Portsmouth Foot & Ankle - Blog
Frostbite is a real danger in New England. Hands and feet account for 90% of all cold related injuries. Men are affected by it more than women by a ratio of 10:1.
Frostbite occurs when the tissues of the body are reduced to a temperature that stops blood flow. As fluids in the body cool they can slow to a halt.
When the core temperature of the body decreases significantly, the body reacts by shunting blood away from non-vital organs and limbs. As the fingers and toes are the furthest from the center of the body, they are easily cooled. Without blood reaching the tissues the affected parts begin to die. In extreme cases of frostbite in children, growth plates are affected resulting in abnormal growth of bones.
Frostbitten fingers and toes may be salvaged if re-warmed and cared for properly. It is important to get the person to warm place where they do not risk becoming cold again. Medical attention is absolutely necessary. There are medications and procedures that can improve outcomes if sought out in a timely manner. The degree of irreversible damage is more closely related to the length of time that tissue remains frozen rather than the absolute temperature change.
Things to be careful of when going into cold temperatures:
Tight shoes, tight ski boots, standing in the snow or ice, smoking. Be sure to keep your fingers and toes warm with thick socks, keep your feet dry, wear protective shoes that are waterproof. If you have neuropathy in the feet be extra careful and warm your feet regularly.
Achilles Tendon Rupture
Achilles’ tendon injuries comprise a significant portion of sports (and everyday) injuries of the foot and ankle. The injuries can be as minor as tendonitis or as major as a tendon rupture. Highlighted today will be the latter and the surgical intervention that followed.
To completely understand an Achilles tendon rupture, it must first be understood how the tendon itself functions. The tendon is comprised of two muscles in the back of the leg coming together to form a single tendon which attaches at the posterior heel. These two muscles, the gastrocnemius muscle and the soleus muscle, both function to plantarflex the foot and ankle and assist in propulsion during the gait cycle.
Injuries occur when too much stress is exhibited upon the tendon through explosive movements (such as a quick, propulsive movement or a quick, dorsiflexory movement about the ankle). One of the most commonly reported symptoms at the time of injury is that it feels as though the back of the leg was kicked or hit by someone.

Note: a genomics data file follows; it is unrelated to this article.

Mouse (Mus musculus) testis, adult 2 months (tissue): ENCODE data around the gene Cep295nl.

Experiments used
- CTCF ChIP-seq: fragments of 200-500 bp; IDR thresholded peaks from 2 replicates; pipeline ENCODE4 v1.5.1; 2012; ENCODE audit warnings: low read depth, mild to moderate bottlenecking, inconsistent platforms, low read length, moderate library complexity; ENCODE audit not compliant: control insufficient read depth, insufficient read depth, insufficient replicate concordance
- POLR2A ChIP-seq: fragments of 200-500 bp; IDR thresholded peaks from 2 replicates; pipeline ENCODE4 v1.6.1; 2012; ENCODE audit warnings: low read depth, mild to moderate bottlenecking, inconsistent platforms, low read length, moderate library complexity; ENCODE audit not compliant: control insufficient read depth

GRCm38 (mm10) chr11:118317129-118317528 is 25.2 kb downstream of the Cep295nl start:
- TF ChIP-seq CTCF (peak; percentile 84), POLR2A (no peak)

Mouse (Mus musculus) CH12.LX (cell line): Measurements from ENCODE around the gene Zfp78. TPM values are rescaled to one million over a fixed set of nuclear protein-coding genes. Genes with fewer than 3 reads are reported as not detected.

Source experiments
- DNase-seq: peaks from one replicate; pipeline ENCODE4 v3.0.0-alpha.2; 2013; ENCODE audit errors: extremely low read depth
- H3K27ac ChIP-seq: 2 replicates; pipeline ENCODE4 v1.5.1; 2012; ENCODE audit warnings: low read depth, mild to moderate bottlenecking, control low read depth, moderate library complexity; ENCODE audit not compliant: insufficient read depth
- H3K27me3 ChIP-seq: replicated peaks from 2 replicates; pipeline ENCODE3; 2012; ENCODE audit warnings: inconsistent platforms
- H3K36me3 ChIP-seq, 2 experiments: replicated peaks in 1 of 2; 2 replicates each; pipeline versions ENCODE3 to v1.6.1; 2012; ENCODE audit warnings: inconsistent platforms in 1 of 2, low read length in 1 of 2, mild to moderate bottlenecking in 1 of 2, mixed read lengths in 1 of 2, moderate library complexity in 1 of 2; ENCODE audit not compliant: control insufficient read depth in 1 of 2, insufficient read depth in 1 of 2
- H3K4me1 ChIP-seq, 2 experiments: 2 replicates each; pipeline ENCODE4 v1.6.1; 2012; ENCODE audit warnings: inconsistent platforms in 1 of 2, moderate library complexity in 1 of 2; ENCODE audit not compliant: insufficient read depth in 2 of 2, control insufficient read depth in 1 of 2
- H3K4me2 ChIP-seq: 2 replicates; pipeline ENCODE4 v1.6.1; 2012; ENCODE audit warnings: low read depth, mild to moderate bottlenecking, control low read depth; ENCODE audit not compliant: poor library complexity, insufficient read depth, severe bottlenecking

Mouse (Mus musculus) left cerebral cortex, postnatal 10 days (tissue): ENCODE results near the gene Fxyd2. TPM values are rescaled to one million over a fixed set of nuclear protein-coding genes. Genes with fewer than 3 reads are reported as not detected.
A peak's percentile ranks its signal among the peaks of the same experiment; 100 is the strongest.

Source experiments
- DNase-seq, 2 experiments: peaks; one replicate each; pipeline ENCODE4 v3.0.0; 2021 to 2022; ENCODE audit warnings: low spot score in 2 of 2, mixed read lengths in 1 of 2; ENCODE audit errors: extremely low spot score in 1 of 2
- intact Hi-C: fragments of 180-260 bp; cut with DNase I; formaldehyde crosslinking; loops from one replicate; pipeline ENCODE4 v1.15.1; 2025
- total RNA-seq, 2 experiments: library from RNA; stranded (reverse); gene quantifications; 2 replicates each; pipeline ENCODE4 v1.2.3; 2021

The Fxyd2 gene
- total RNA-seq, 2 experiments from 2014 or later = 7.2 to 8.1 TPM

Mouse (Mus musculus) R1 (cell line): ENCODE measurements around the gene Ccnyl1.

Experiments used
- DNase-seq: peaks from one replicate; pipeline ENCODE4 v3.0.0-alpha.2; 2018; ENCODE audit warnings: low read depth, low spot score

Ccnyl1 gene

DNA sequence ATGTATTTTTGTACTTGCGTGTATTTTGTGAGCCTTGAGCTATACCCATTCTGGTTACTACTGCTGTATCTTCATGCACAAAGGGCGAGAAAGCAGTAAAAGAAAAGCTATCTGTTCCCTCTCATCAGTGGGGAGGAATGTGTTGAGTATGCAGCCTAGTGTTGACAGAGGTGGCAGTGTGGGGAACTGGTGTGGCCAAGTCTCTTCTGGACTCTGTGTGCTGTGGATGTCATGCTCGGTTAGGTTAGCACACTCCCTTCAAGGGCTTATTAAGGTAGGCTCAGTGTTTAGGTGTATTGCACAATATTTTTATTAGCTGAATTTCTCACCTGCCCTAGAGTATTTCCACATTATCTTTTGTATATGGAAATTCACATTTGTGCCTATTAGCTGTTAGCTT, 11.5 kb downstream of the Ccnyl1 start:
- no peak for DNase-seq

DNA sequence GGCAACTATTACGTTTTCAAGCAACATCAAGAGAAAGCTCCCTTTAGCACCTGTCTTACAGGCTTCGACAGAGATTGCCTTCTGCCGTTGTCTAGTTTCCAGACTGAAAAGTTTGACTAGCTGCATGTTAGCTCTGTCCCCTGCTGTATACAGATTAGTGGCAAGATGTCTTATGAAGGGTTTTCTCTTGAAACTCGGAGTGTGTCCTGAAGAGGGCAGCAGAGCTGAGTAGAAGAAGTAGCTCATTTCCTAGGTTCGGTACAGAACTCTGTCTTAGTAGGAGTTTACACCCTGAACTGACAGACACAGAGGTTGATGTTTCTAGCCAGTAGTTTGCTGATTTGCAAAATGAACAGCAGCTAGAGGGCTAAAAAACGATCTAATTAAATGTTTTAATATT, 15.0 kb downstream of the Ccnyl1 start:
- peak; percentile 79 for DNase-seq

The tendon can rupture in a few different spots, and this dictates the type of repair that is required.
Insertional rupture is when the tendon rips away from the back of the calcaneus (heel bone). This requires reattaching the tendon to the bone through surgery.
A little higher up in the tendon is a portion known as the watershed region. This is the most common area for an Achilles’ tendon to rupture due to a decreased blood supply to the area. This often times requires direct, end to end repair of the tendon (if possible).
Lastly, and even higher up, the tendon can tear or rupture in what is known as the “midsubstance” region. When this occurs, direct repair is preferred, but not always possible. So what happens when direct repair of the tendon is not possible? When direct repair is not possible the next best option is often times what is referred to as a tendon transfer, which essentially moves a tendon to a new location and ultimately gives it a new function. Most often times the tendon of choice would be the flexor hallucis longus tendon. When rerouting this tendon, the main goal of the procedure is to re-establish the plantarflexory force (up and down motion) of the ankle. The FHL tendon is transferred into the calcaneal bone (heel bone) and with proper healing and rehabilitation, the function is restored.
- (Pictured below is the flexor hallucis longus tendon before it is rerouted into the calcaneus)
- Read More: Achilles Tendonitis
What You Need To Know About Plantar Warts
So, what is a wart anyways?